Budget hotels battle to get Brits into bed

Travelodge is relaunching with a pricing model based on low-cost airlines’. But can it catch up with market leader Premier Travel Inn, or will guests stick with fixed prices? By Branwell Johnson

The battle in the skies between budget airlines is being replicated by low-cost hotel chains on the ground.

One budget chain, Travelodge, is even shifting its business model to mirror that of the low-cost airlines by moving away from fixed prices and instead charging according to anticipated demand.

The battle has been triggered by Whitbread’s &£505m acquisition, last July, of Premier Lodge, which it merged with market leader Travel Inn to form Premier Travel Inn. With more than 450 hotels, Premier Travel Inn is now way ahead of Travelodge, its nearest rival.

Undeterred, Travelodge, which has more than 258 hotels, is about to invest &£20m in a branding and marketing push. Bought by Permira in 2003, Travelodge pioneered the low-cost sector and is about to embark on its first brand overhaul since launching 20 years ago.

The revamp, developed by Corporate Edge, follows a significant investment in the refurbishment of the hotels and will support a wholesale shift to a business model similar to that adopted by low-cost airlines. Not coincidentally Travelodge has also appointed Alistair Buckle, former easyJet head of marketing, as director of brand marketing. He joined in January and will work alongside sales and marketing director Guy Parsons, the former Travel Inn executive behind the man in the moon logo, who joined in October last year.

It is a battle worth fighting for Travelodge and the other budget operators, which include Intercontinental Hotels Group’s Express by Holiday Inn and Accor’s Formule 1 and Ibis brands. Demand for low-cost accommodation is growing rapidly and not just among cost-conscious businessmen. Last year for the first time domestic demand for budget hotels exceeded business demand, according to new figures just released by independent leisure research specialist BRDC.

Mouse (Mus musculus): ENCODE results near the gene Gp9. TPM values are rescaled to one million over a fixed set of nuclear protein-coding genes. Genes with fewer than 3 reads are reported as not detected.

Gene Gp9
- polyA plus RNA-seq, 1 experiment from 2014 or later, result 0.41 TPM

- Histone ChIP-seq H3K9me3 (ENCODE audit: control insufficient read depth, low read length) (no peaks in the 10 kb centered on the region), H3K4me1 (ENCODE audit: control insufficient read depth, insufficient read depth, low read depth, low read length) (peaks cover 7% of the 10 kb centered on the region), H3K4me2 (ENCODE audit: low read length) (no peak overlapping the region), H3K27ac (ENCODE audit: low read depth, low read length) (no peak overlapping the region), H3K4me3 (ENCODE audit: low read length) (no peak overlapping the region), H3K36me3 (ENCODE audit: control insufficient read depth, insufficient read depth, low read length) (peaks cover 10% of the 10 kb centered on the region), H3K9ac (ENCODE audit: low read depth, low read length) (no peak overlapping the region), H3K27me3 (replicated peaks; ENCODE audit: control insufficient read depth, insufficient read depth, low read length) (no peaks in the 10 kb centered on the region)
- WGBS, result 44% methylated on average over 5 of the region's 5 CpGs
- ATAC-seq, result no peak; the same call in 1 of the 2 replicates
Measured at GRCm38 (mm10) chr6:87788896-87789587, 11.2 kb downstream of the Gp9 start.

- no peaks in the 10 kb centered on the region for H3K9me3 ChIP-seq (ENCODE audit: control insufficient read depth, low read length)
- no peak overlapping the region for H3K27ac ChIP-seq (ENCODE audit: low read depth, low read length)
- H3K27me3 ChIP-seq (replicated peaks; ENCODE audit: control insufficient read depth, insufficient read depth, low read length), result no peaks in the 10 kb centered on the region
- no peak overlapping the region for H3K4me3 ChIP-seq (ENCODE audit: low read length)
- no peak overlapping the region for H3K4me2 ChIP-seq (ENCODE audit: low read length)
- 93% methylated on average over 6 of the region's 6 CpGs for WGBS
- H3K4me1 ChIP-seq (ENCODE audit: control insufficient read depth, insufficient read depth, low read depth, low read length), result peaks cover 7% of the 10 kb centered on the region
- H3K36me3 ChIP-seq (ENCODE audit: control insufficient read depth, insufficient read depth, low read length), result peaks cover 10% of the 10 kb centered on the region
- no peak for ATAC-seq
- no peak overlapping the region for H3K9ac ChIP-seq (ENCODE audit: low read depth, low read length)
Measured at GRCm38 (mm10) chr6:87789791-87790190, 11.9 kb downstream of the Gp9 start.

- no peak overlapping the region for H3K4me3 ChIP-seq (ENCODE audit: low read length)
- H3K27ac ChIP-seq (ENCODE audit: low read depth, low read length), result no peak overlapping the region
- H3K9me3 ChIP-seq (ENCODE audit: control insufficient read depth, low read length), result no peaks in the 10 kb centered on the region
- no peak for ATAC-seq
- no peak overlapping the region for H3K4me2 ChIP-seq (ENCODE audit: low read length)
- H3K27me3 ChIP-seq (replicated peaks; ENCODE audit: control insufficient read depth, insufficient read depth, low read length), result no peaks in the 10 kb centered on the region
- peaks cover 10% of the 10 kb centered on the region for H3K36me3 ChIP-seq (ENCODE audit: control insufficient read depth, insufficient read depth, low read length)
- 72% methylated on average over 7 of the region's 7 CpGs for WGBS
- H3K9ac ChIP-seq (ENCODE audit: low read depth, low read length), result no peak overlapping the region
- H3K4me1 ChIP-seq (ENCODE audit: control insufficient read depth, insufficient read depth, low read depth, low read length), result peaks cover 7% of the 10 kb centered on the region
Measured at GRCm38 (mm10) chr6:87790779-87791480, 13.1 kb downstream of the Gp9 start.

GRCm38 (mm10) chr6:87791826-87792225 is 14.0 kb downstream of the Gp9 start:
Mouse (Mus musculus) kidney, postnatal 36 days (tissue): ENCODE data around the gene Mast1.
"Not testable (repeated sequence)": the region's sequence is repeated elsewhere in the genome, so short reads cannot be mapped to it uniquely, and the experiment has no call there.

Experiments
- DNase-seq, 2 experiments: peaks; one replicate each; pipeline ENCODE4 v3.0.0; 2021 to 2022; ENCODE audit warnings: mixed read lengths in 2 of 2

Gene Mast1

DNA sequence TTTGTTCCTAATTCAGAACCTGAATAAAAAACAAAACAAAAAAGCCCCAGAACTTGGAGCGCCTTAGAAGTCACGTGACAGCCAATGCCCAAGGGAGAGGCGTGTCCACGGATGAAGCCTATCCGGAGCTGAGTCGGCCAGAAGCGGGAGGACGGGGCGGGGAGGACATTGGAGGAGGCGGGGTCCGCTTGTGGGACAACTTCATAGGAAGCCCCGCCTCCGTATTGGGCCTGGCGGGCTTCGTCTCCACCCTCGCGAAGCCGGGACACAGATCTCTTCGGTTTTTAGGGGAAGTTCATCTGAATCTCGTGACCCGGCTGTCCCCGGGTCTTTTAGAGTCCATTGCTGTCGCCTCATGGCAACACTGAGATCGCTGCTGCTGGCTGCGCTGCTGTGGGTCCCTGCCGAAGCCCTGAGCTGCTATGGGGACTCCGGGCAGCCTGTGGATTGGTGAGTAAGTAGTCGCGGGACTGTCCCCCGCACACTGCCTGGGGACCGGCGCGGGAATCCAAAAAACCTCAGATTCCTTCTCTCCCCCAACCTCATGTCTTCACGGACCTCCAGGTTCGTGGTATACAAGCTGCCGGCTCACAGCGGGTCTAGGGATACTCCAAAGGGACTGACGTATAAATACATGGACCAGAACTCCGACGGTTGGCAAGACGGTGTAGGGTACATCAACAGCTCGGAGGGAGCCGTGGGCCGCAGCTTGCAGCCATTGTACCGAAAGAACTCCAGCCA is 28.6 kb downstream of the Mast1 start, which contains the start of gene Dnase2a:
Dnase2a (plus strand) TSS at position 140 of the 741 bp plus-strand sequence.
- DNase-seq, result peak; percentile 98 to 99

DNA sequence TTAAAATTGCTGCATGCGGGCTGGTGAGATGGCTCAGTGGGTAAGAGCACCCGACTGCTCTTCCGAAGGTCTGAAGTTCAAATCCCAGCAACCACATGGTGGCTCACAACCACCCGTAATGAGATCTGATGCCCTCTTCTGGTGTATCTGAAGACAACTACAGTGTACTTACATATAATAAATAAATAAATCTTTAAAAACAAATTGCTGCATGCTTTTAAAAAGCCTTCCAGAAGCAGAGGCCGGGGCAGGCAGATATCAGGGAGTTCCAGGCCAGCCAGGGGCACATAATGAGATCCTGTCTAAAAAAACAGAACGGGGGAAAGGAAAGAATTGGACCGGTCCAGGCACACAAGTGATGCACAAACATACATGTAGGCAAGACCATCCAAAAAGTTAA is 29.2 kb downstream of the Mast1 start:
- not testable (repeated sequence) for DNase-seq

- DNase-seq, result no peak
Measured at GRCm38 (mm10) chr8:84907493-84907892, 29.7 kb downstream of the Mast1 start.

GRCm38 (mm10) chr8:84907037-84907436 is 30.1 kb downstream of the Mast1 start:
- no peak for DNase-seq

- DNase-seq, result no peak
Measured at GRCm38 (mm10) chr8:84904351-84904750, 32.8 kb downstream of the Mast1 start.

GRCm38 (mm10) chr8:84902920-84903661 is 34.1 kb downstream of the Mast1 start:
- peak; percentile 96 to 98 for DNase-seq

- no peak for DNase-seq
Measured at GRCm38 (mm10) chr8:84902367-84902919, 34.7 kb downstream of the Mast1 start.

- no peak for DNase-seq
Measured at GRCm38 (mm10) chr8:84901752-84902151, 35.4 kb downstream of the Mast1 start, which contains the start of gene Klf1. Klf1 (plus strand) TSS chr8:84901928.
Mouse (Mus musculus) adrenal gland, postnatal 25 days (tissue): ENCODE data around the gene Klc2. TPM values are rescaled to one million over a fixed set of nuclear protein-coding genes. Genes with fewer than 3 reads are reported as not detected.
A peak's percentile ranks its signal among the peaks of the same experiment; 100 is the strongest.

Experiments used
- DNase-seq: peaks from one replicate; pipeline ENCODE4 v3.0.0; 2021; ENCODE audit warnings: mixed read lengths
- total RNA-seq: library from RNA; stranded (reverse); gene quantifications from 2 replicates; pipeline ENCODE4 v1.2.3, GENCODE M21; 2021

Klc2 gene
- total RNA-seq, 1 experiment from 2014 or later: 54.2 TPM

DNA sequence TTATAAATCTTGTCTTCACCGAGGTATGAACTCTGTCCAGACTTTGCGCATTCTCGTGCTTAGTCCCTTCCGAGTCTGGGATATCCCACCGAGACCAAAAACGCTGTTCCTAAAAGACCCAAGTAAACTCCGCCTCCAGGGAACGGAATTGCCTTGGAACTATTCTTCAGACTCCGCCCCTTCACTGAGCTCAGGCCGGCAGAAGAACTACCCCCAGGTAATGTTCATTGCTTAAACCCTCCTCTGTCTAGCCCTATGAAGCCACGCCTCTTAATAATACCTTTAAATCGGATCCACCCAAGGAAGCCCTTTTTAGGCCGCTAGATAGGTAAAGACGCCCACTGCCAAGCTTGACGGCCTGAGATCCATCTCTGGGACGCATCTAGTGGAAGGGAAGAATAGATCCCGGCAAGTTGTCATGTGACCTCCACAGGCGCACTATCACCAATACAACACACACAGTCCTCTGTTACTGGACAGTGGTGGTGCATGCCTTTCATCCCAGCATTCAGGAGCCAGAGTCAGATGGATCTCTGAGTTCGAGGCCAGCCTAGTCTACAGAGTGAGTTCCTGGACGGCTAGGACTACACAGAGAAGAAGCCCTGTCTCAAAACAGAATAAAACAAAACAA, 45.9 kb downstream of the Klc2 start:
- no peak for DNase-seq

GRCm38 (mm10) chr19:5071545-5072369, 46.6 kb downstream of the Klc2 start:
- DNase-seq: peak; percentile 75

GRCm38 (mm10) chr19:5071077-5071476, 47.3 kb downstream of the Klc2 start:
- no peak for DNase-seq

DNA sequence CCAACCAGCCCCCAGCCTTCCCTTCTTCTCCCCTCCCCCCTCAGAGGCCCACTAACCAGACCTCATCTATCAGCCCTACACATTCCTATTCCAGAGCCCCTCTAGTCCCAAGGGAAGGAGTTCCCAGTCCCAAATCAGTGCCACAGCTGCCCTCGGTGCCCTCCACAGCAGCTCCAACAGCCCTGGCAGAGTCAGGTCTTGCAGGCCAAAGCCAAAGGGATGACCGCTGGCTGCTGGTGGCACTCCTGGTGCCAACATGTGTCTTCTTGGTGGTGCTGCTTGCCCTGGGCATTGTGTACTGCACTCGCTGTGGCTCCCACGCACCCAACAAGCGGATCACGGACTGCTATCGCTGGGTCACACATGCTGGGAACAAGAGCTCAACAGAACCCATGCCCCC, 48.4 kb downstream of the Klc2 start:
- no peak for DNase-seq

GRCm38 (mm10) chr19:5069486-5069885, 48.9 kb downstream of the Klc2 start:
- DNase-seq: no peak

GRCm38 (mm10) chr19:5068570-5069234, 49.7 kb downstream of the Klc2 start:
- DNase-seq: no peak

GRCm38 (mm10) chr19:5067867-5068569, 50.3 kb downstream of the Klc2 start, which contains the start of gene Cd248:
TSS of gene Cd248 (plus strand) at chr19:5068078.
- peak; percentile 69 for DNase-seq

Buoyed by increasing demand and the acquisition of Premier Lodge, Premier Travel Inn experienced a 6.7 per cent growth in sales last year and now Whitbread, which runs the Marriott brand in the UK, plans to exit the top end of the market entirely, by forming a joint venture with Marriott International and hopefully selling up completely within two years.

Whether the new Travelodge model will catalyse further growth in the market is debatable. Rooms will be offered from &£26, with prices increasing depending on demand and the proximity of the booking to the date of the stay. Already, some locations are being priced at &£55 for the popular holiday time of late July. As with the airlines, the business model depends on driving bookings through the internet and Travelodge aims to conduct 65 per cent of its business online by the end of the year.

Premier Travel Inn is sticking to a fixed-price model and questions the Travelodge strategy. Its prices are tiered for out-of-town, town centre and London locations, starting at &£46.95 a night. Last month, Premier Travel Inn launched a &£3m animated campaign, created by Heresy, introducing the strapline “Good night, after night, after night”.

Travelodge’s new ad campaign, by Euro RSCG, is still under wraps. Its last campaign, developed by Parsons’ predecessor, former bmi marketer Simon Gregory, introduced the “Travelodgic” strategy of appealing to “new pragmatists” – relatively well-off people who have no need for unrequested extras such as shower caps, branded stationery, a trouser-press or disposable slippers, but rate a comfortable bed and en-suite bathroom.

BDRC managing director Crispian Tarrant supports Travelodge’s yield-management system and says low-cost airlines have “educated consumers” to the model.

But Premier Travel Inn sales and marketing director Gill Baker says the most important factor in securing return bookings is to offer consistency in product and price. She says a yield-management system cannot deliver this. “I believe our customers really value the fact that they know what they are going to get and what they are going to pay.”

She points out that the risk with the airline model is that loyal customers who don’t book far ahead are penalised. She adds that airlines can charge more for late bookings because there are few other practical travel options on many of their routes. However, there are plenty of other accommodation options in many places, from bed and breakfasts to friends and family.

There are also other players in the budget hotel sector, all set on expanding their estates. Although there are still plenty of under-served locations, the chains are now beginning to compete in city centres, both for business and for prime sites.

With this increased competition, says Corporate Edge chairman Chris Wood, a strong brand is essential: “People are becoming more brand aware and making brand choices – in a way, that’s why Travelodge is relaunching.”

Equipped with new branding and a plan to ride out the peaks and troughs in occupation rates, Travelodge is ready for the next phase in its development, but it will have to speed up its acquisition of new sites if it is to have any hope of catching Premier Travel Inn.

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